The Bible on home computer - a new way to search the Scriptures
When Beryl Thompson studies the Bible, she does not pick up a well-worn leather book. Instead, she switches on an Apple computer.
The 70-year-old Bible teacher is one of several hundred people now studying the Scriptures using a computer program developed by Bible Research Systems, a small Austin, Texas, firm. The company's program, dubbed ''The Word Processor,'' is the first to provide the entire Bible in a form that can be used on a home computer.
''I am finding it very useful,'' teacher Thompson says. ''It is much simpler to use'' than traditional Bible study methods.
The new scriptural software in effect turns her computer into an electronic concordance. She can ask the machine, for example, to make a list of every place where a word or phrase appears in the Bible. When the index appears on the computer's video screen, she can ask the machine to display the entire verse in which the words appear. The verses above and below the citation can also be read.
And the system's custom-made indexes can be stored, so earlier research on a given topic can be retrieved. ''Otherwise you would have to go back to a concordance'' and redo the research, the Modesto, Calif., resident notes. In addition, the program will compare entries in two indexes to identify passages that appear in both, highlighting relationships between subjects.
Until now, computerized Bible research has been ''tied to academic institutions,'' says Harold Scanlin, special secretary in the American Bible Society's translations department. Bible scholars can make special arrangements with universities to use computer files containing not only English translations but also original texts in Hebrew and Greek.
Development of computerized home Bible study aids was limited by ''the enormous amount of information that needs to be put (into a program) compared to the size of the potential market. It is not profitable'' in the way other programs of similar complexity would be, Mr. Scanlin notes.
In early 1981, former Intel Corporation executives Bert Brown and Kent Ochel took up the challenge of compressing the Bible's 4.5 million characters to fit on a handful of computer storage disks.
''Our personal motivation is wanting to help people read The Word more,'' says Brown, cofounder of Bible Research Systems. While the software is considered reasonably priced at $159.95, the venture is intended to make a profit.
One of the programmers' toughest challenges was finding a way to enter the Bible into a computer database. Brown and Ochel finally convinced a Bible publisher to lend them computer tape used to typeset the King James version for a conventional book.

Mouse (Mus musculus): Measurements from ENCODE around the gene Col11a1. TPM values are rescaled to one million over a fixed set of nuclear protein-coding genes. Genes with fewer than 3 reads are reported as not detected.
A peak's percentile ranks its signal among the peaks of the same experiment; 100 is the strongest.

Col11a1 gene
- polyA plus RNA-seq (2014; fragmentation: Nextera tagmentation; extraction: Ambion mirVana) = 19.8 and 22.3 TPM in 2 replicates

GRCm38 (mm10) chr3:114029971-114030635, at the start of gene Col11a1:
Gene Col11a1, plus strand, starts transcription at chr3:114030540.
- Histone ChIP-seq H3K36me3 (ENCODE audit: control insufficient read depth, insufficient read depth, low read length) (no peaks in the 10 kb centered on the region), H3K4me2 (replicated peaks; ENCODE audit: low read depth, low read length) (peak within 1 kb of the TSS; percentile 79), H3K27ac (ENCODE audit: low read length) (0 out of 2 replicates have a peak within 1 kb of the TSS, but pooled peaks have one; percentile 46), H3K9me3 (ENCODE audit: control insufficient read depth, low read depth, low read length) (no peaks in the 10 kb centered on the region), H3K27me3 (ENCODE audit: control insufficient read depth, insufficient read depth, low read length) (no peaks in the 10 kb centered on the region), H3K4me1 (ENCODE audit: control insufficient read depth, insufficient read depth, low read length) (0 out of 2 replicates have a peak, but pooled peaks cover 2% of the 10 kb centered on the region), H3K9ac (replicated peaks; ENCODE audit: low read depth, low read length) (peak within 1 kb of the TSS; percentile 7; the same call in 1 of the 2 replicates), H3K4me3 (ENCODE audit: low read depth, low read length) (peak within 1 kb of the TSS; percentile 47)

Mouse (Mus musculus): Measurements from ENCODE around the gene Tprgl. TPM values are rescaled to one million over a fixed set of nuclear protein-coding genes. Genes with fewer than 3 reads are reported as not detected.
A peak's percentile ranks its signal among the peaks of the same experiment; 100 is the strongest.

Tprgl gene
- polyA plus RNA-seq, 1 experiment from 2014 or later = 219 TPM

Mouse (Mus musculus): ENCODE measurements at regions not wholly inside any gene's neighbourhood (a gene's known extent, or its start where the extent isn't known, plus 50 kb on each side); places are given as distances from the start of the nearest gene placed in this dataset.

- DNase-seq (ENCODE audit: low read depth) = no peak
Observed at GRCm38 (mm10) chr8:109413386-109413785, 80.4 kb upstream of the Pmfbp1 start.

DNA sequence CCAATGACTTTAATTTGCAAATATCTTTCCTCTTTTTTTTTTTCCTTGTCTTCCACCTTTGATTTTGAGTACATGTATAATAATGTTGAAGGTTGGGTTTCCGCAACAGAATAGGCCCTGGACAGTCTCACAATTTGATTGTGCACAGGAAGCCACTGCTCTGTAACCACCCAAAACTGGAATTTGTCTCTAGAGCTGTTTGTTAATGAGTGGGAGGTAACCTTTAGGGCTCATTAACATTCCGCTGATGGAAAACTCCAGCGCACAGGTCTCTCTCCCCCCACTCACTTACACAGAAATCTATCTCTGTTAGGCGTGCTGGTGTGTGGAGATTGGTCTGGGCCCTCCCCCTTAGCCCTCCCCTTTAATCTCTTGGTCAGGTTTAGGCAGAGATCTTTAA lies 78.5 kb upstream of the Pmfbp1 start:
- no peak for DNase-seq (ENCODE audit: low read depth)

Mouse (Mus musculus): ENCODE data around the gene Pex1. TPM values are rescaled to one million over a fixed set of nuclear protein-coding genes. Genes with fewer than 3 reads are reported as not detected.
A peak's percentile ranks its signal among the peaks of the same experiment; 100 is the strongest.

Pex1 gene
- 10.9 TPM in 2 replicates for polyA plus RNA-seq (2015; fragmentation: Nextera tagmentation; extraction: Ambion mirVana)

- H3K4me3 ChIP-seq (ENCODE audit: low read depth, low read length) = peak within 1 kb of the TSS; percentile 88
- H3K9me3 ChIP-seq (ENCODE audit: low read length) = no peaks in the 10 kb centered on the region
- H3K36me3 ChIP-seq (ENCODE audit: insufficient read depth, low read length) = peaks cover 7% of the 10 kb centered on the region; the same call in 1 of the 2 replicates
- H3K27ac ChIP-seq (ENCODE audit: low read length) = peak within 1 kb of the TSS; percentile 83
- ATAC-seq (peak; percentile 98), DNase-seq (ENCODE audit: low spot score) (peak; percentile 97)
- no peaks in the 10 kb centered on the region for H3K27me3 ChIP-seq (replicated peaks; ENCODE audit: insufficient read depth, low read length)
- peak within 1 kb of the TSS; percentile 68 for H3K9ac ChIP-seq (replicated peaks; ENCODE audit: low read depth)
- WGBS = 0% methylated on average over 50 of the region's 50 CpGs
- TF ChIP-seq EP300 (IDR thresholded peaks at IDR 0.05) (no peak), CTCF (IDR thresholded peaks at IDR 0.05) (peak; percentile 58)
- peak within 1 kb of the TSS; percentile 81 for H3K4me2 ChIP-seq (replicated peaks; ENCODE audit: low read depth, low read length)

But getting the text into computer storage was not the last hurdle. If the 14 ,000 words in the Scriptures were simply copied onto computer storage disks (which resemble 45 r.p.m. records), they would fill 42 disks. So the two men developed a computer shorthand for storing the most frequently used words (To the user, however, the text appears on the screen unabbreviated). As a result, the entire Bible can be stored on both sides of 8 disks.
To search the entire Bible for a word or phrase, a user must change storage disks. The amount of shifting between disks required depends on the kind of computer storage equipment the user owns. But a low-cost 51/4-inch floppy disk holds a lot of information. For example, the book of Psalms takes one side of a disk and the Gospels take a little more than one side.
''Searching a whole disk takes about three minutes,'' says John Holmes, owner of Apple Soft Business Ware, a Charlotte, N.C., firm specializing in computer databases and their applications.
Religious computer owners are not the only ones who want a computer's help in studying the Bible. A significant number of buyers have '' an academic interest'' in the Bible as a work of history or literature, according to Brown. The program also is being purchased by schools and public libraries.
Roughly one million people have personal computers which can use The Word Processor, although the number of potential customers is far smaller. The program now runs on Apple and Radio Shack personal computers and will soon be available for IBM machines.
Still, local computer stores are wary about stocking religious items. ''I offered to give it to (several stores) on consignment and some wouldn't even put it on their counter,'' Holmes notes.
Some computer stores do carry the program, but most sales have been by mail order from Bible Research (8804 Wildridge Drive, Austin, Texas 78759). The program has been on the market since February.
To date, Bible Research has the computerized Bible market to itself. But at least one other company is ''in the process of developing '' a similar program offering another version of the Bible, Scanlin says. Brown says a more modern version was his first choice, but the King James version is the only one which did not present copyright hurdles.
Bible Research Systems plans to offer additional computerized Bible study aids, such as a version of Nave's Topical Index due out in September.